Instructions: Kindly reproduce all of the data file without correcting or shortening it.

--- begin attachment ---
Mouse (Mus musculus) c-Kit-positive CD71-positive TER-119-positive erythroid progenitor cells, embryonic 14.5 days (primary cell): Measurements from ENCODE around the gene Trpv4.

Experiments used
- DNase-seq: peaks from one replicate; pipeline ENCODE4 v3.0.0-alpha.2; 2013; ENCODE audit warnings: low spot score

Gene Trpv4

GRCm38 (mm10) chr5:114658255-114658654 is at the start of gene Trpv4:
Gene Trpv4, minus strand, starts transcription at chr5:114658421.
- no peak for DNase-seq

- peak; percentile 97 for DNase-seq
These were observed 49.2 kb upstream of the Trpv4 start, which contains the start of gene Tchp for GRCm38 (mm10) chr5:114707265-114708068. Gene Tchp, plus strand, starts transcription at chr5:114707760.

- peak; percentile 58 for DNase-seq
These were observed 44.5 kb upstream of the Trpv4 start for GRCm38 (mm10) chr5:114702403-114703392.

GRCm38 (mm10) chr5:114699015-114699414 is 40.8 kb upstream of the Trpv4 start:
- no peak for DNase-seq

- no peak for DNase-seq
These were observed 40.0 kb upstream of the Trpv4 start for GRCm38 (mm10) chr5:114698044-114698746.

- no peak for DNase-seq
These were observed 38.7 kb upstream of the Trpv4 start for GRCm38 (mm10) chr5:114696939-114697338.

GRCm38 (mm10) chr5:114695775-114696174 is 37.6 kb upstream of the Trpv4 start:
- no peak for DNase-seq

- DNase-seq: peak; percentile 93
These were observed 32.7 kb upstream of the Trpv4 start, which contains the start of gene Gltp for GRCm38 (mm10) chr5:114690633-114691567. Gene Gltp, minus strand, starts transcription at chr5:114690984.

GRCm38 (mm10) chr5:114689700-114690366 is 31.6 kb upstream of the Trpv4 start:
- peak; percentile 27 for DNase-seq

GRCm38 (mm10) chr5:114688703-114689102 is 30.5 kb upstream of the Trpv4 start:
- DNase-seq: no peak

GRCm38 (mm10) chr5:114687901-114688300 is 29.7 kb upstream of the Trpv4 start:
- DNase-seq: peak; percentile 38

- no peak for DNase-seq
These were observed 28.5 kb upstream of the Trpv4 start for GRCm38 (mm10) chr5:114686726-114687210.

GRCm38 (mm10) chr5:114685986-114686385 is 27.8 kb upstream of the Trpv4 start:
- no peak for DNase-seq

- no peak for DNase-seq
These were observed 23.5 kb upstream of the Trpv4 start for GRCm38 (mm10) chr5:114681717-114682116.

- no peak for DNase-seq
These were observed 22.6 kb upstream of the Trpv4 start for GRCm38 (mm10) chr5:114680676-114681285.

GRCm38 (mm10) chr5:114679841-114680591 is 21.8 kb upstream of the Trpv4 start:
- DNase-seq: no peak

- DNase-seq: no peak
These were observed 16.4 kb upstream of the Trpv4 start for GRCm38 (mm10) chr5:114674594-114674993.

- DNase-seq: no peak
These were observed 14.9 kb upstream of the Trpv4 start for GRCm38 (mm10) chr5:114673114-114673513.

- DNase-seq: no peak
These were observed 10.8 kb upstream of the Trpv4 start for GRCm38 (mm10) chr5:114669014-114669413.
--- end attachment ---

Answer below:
Mouse (Mus musculus) c-Kit-positive CD71-positive TER-119-positive erythroid progenitor cells, embryonic 14.5 days (primary cell): Measurements from ENCODE around the gene Trpv4.

Experiments used
- DNase-seq: peaks from one replicate; pipeline ENCODE4 v3.0.0-alpha.2; 2013; ENCODE audit warnings: low spot score

Gene Trpv4

GRCm38 (mm10) chr5:114658255-114658654 is at the start of gene Trpv4:
Gene Trpv4, minus strand, starts transcription at chr5:114658421.
- no peak for DNase-seq

- peak; percentile 97 for DNase-seq
These were observed 49.2 kb upstream of the Trpv4 start, which contains the start of gene Tchp for GRCm38 (mm10) chr5:114707265-114708068. Gene Tchp, plus strand, starts transcription at chr5:114707760.

- peak; percentile 58 for DNase-seq
These were observed 44.5 kb upstream of the Trpv4 start for GRCm38 (mm10) chr5:114702403-114703392.

GRCm38 (mm10) chr5:114699015-114699414 is 40.8 kb upstream of the Trpv4 start:
- no peak for DNase-seq

- no peak for DNase-seq
These were observed 40.0 kb upstream of the Trpv4 start for GRCm38 (mm10) chr5:114698044-114698746.

- no peak for DNase-seq
These were observed 38.7 kb upstream of the Trpv4 start for GRCm38 (mm10) chr5:114696939-114697338.

GRCm38 (mm10) chr5:114695775-114696174 is 37.6 kb upstream of the Trpv4 start:
- no peak for DNase-seq

- DNase-seq: peak; percentile 93
These were observed 32.7 kb upstream of the Trpv4 start, which contains the start of gene Gltp for GRCm38 (mm10) chr5:114690633-114691567. Gene Gltp, minus strand, starts transcription at chr5:114690984.

GRCm38 (mm10) chr5:114689700-114690366 is 31.6 kb upstream of the Trpv4 start:
- peak; percentile 27 for DNase-seq

GRCm38 (mm10) chr5:114688703-114689102 is 30.5 kb upstream of the Trpv4 start:
- DNase-seq: no peak

GRCm38 (mm10) chr5:114687901-114688300 is 29.7 kb upstream of the Trpv4 start:
- DNase-seq: peak; percentile 38

- no peak for DNase-seq
These were observed 28.5 kb upstream of the Trpv4 start for GRCm38 (mm10) chr5:114686726-114687210.

GRCm38 (mm10) chr5:114685986-114686385 is 27.8 kb upstream of the Trpv4 start:
- no peak for DNase-seq

- no peak for DNase-seq
These were observed 23.5 kb upstream of the Trpv4 start for GRCm38 (mm10) chr5:114681717-114682116.

- no peak for DNase-seq
These were observed 22.6 kb upstream of the Trpv4 start for GRCm38 (mm10) chr5:114680676-114681285.

GRCm38 (mm10) chr5:114679841-114680591 is 21.8 kb upstream of the Trpv4 start:
- DNase-seq: no peak

- DNase-seq: no peak
These were observed 16.4 kb upstream of the Trpv4 start for GRCm38 (mm10) chr5:114674594-114674993.

- DNase-seq: no peak
These were observed 14.9 kb upstream of the Trpv4 start for GRCm38 (mm10) chr5:114673114-114673513.

- DNase-seq: no peak
These were observed 10.8 kb upstream of the Trpv4 start for GRCm38 (mm10) chr5:114669014-114669413.